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What Divides the Sexes?
Your answers to Sr. Prudence Allen
I’m travelling this week, and moving next week—and I imagine many of you have busy Augusts, too. So, I’ll post once each week, on Wednesday, offering round ups of some of our recent conversations.
And, if you’re on twitter, I’m starting a poetry tanda (details here) for people who like the way twitter sparks shared conversations, but would prefer them to be about poetry, rather than algorithm-chosen controversies.
I’ve been reading the third volume of Sr. Prudence Allen’s The Concept of Woman, and I was struck by the way she broke down the question of “How are men and women different?” into four subquestions. These aren’t necessarily the questions Sr. Prudence thinks are central, but they are the ones that dominated Greek philosophy and shaped much of the thinking that followed.
Metaphysics: Are male and female the opposite, contrary, or the same?
Philosophy of Nature: Does a woman’s or man’s contribution to generation have consequences for her or his respective identity?
Wisdom: Do women and men have the same or different capacities for thinking, and are they wise by knowing the same or different things?
Virtue: Are women and men good by doing the same things or different things?
I offered a sketch of my own answers and asked you about your own answers to these questions. I also asked which questions (if any) you felt got at something important, and what was left out of this framework.
Jerden wrote in response :
I don't think there are distinct "masculine" and "feminine" virtues—men and women are likely to express "courage" or "compassion" in different ways, but it's not like there's only one way for a man or for a woman to be virtuous, so we'd expect variation. I'd even say that the virtues that don't come naturally to us could actually be the most important to cultivate—I think there are plenty of men who could benefit themselves and others by being more nurturing, kinder and more humble!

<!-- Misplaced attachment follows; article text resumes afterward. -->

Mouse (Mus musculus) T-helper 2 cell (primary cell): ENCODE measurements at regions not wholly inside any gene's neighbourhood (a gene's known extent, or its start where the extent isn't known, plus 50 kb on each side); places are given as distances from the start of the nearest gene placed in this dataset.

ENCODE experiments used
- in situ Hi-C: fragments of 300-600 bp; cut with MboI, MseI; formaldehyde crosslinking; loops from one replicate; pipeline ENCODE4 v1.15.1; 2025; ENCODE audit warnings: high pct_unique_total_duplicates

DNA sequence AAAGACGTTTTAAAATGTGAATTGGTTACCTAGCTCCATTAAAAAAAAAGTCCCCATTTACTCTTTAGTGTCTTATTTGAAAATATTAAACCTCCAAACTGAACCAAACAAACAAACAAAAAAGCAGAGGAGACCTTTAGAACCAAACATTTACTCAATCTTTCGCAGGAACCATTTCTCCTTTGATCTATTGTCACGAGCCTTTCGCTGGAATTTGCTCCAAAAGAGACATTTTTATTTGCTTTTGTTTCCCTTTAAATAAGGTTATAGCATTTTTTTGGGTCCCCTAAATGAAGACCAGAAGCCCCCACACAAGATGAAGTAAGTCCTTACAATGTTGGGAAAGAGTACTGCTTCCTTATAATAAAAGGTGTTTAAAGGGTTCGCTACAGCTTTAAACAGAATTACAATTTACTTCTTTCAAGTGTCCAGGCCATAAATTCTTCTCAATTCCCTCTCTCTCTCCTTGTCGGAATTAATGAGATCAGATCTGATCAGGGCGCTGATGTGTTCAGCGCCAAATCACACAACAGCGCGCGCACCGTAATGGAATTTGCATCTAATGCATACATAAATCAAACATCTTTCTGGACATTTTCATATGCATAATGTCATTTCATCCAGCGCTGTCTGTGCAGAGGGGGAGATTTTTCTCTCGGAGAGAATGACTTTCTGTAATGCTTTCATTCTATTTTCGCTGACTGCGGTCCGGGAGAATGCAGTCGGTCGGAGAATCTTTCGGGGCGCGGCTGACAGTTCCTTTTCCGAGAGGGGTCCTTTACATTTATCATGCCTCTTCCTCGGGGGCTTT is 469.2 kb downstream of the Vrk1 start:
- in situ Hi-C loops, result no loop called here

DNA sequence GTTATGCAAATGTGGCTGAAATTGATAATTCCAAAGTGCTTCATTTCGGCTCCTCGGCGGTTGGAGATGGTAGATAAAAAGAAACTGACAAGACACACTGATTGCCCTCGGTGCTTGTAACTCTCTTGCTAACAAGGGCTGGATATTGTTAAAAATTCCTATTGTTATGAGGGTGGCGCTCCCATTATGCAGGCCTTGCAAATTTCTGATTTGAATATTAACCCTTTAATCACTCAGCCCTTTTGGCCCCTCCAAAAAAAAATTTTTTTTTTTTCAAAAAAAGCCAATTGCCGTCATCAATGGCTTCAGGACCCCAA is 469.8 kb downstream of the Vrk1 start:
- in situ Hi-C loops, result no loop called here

There are other groupings where it’s helpful to talk about what a virtue looks like in the life of members of that group. Seniors in college faces different challenges to temperance than seniors in assisted living, even though both groups are called to that virtue. Soldiers have different challenges to courage than seven-year-olds (even though both have to call upon that virtue frequently).
The follow up question is how the virtues tend to be required differently of men and women, and I’m looking forward to more from Sr. Prudence on that front.
Mary posed an additional question:
How do you distinguish what is absolute vs what is not, without reducing people to sexual body parts? Besides body parts, is there anything exclusive to men or exclusive to women?
And Magdalen proposed an answer:
There's a difference in identity between men and women that is a result of biology, but cannot be reduced back to it. That my identity has been molded in ways by having a female body, knowing that I can get pregnant, experiencing a monthly cycle, that won't be undone when I eventually lose these bodily capabilities.
And there are exceptions to some of these capacities, but the experience of infertility is different for men and women. A man does not miss the chance to be pregnant. The smaller physical divergences are also experienced differently—there are men and women who are 5’11” and ones who are 5’2”, but their experiences of these heights will be very different.